Nothing to hide, nothing to fear is the canard trotted out by the totalitarian. It has never been true and never will be. I have my privacy to hide and intend to do all I can to keep it hidden from the prying eyes of the state.

    • October 31, 2012 at 5:29 am

      The state isn’t going to follow you for kicks – it doesn’t have the resources for that. Nor the need to.

      If you have committed a crime, or are suspected of doing so, then yes, this might come into play. But so would ordinary bored-cop-in-a-panel-van type surveillance, had they enough resources.

      This is no different because it’s technology-based, rather than people-based.

      • October 31, 2012 at 8:09 am

        No, the state will follow people that step out of line – such as attending protests. This technology enables that behaviour, making it easier for them. We should never give the state more power over us as sooner or later it will be abused and we should not be making it easier for them.

        There is a significant difference between the bored cop watching a specific suspect for which there is evidence of malfeasance and the routine gathering of data on all of us. A huge difference. One is reasonable and proportionate, the other is most certainly not.

        • October 31, 2012 at 4:21 pm

          “No, the state will follow people that step out of line – such as attending protests.”

          They can still only arrest you if you do something arrestable.

          • David A. Evans
            October 31, 2012 at 4:30 pm

            REALLY? So why am I on the PNC?

            EDIT: In fact they can arrest you for an arrestable offence, find that it wasn’t you and not charge you. No worries, job done, another one on the PNC!

            DaveE.

          • October 31, 2012 at 4:33 pm

            That’s irrelevant. They have no business cataloguing the movements of people engaging in perfectly legal activities.

      • Greg Tingey
        October 31, 2012 at 8:53 am

        Tell that to the tasered-in-the back blind man!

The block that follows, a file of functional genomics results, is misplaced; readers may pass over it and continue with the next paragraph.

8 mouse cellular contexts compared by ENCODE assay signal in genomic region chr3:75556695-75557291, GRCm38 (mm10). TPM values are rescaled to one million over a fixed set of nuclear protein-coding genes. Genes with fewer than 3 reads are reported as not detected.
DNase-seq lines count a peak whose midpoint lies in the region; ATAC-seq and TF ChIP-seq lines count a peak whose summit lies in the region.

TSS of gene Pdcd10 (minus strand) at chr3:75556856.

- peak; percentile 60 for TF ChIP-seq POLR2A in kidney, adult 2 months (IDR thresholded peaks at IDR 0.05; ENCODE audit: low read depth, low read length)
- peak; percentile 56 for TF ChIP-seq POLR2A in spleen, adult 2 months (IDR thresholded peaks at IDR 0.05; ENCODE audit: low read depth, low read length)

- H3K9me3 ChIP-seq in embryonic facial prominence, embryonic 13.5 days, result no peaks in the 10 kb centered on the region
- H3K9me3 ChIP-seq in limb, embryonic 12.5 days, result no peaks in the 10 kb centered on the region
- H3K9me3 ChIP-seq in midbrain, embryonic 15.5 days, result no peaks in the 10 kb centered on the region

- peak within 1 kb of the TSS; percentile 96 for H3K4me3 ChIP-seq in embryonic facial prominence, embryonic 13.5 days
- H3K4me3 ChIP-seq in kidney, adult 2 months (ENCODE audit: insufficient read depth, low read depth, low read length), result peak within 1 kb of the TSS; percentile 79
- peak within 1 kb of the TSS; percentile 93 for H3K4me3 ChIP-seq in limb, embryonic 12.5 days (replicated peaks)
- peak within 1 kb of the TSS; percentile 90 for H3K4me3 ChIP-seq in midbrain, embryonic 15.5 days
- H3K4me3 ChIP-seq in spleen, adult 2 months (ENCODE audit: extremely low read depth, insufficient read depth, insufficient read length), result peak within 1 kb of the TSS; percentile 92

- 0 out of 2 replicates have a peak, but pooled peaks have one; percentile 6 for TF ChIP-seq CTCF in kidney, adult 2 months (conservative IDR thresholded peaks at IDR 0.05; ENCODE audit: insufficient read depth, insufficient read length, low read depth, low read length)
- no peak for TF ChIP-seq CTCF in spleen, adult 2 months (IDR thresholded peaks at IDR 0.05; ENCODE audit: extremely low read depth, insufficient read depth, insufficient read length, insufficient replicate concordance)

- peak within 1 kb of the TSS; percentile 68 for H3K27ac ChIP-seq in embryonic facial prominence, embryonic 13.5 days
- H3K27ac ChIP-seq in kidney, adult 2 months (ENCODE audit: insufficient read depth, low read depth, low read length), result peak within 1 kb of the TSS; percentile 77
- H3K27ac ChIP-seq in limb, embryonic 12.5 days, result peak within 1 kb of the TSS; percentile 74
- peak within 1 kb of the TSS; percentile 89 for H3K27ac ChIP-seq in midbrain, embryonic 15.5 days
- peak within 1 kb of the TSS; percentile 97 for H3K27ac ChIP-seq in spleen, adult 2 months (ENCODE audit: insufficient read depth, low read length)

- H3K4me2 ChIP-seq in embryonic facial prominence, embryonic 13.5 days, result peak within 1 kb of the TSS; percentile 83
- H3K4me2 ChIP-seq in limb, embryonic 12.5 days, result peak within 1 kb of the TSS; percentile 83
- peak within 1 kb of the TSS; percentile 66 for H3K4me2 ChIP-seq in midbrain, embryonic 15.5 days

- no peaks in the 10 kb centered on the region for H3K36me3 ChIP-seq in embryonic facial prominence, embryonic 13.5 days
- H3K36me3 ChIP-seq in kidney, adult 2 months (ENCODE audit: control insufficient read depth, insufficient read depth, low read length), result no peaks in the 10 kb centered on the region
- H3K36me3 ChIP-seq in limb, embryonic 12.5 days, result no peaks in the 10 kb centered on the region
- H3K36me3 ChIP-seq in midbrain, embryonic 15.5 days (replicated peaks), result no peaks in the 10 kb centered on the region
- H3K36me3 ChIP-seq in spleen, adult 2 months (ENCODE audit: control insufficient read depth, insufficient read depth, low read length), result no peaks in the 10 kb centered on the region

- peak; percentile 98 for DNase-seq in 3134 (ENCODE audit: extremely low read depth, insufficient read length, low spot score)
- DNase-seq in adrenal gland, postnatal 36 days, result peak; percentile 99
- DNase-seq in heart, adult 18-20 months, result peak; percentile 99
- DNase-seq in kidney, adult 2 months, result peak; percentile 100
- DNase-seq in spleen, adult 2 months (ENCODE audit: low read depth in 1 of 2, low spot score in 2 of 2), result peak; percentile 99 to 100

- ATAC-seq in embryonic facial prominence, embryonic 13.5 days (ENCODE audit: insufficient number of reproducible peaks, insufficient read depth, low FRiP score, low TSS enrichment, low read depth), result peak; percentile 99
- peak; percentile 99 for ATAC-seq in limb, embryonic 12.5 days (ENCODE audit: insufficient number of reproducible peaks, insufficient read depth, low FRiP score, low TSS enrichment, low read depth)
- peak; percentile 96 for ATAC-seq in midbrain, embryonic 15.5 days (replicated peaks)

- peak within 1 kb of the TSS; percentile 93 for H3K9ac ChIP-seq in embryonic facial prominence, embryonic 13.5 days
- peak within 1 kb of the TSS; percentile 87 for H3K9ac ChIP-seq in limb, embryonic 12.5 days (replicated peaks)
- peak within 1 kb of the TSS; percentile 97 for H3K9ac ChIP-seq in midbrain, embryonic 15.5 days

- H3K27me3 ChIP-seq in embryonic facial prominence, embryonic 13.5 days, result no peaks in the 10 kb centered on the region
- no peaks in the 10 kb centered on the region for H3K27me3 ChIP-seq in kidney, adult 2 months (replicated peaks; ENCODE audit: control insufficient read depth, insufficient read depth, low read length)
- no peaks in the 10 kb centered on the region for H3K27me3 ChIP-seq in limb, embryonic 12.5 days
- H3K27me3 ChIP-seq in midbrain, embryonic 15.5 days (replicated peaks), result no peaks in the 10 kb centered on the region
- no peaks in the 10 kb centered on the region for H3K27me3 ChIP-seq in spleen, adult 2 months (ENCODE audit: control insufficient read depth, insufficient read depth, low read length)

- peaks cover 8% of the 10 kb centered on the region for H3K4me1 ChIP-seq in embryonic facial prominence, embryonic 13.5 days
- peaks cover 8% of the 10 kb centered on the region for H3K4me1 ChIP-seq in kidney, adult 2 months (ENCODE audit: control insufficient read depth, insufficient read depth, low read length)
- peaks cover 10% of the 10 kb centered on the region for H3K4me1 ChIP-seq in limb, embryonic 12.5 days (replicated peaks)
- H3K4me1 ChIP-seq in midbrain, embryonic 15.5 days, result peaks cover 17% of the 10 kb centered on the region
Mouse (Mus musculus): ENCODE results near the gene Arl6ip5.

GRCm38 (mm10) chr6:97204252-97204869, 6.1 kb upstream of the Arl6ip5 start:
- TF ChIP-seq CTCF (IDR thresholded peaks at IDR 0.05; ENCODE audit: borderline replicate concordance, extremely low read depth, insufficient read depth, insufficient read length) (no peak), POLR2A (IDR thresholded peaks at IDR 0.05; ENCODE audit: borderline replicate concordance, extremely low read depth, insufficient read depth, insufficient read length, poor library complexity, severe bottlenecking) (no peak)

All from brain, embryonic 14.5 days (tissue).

Or de Menezes …….

  7. David A. Evans
    October 31, 2012 at 8:46 am

    Actually Julia, extending the nothing to hide, nothing to fear meme…

    When are you volunteering to be added to the PNC database?

    DaveE.

    • October 31, 2012 at 4:21 pm

      When I commit a crime (and get caught)!

      • David A. Evans
        October 31, 2012 at 4:31 pm

        Like I didn’t?

        Can’t get it removed either.

        DaveE.

  8. Andrew Duffin
    October 31, 2012 at 11:19 am

    First time I’ve known Julia arguing in favour of more intrusive technology to be used by the State “for our own good” (it always starts like that, doesn’t it!)

    However, I’m not worrying much about face recognition software yet, because frankly, at present it simply does not work.

    “They” have gone to enormous trouble to make (e.g.) passport photographs as uniform and standardised as possible, for this very purpose, and it still doesn’t really work even for that. In real-world situations with variable weather, clothing, difficult camera angles, poor lighting, and so on, it’s so unreliable as to be completely useless.

    Maybe after a few more cycles of Moore’s law, and a lot more work, it might be something to worry about, but not now.

    • Tatty
      October 31, 2012 at 1:53 pm

      First time I’ve known Julia arguing in favour of more intrusive technology to be used by the State “for our own good”

      I don’t think that’s particularly what she is doing.

      Rather that, she’s in favour of it being used…seeing as we already have it and it can be used….”for our own good”.

      Though we all have different opinions on what that actually means. :|

      • October 31, 2012 at 4:23 pm

        No, not so much ‘for our own good’ at all. It’s in my interests (and yours?) that people committing crimes are caught. Is that ‘for our own good’?

        • October 31, 2012 at 4:35 pm

          Indeed so. That doesn’t mean that we all need to be monitored on a routine basis in order for that to happen.

        • Tatty
          November 1, 2012 at 9:21 am

          Is that ‘for our own good’?

          Yep, I think we’d all agree on that one.

  9. Furor Teutonicus
    November 1, 2012 at 4:59 pm

    XX If you aren’t planning on throwing rocks at the police or swinging on the Cenotaph, and you aren’t currently claiming to your boss you are ill in bed when you are really marching through London for Tibet or seals or Chilean donkeys, you need not worry about being photographed, surely? XX

    Stand fast Lass!

    I am sure I have written this on your very own blogg, but in this case it is, I feel, worth a repeat;

    Just after the Nürnberg laws were introduced by Göring, the Rabbinical council of Berlin (therfore MOST of Germany), made a statement which read SOMETHING similar to; “We accept the marking of personal I.D cards with “J”, and the wearing of the yellow star, because WE HAVE DONE NOTHING WRONG, AND WE HAVE NOTHING TO HIDE.”

    The best laid plans of mice, men and Rabbinical councils, hej?

    It is NOT the “Government” of today that you neccessarily need to fear, but what these developments in law, enable the “Governments” of tomorow to do with the info.

    • November 1, 2012 at 6:46 pm

      There is one other crucial point to this – and that is that it is none of their damned business what law abiding citizens do or where they go.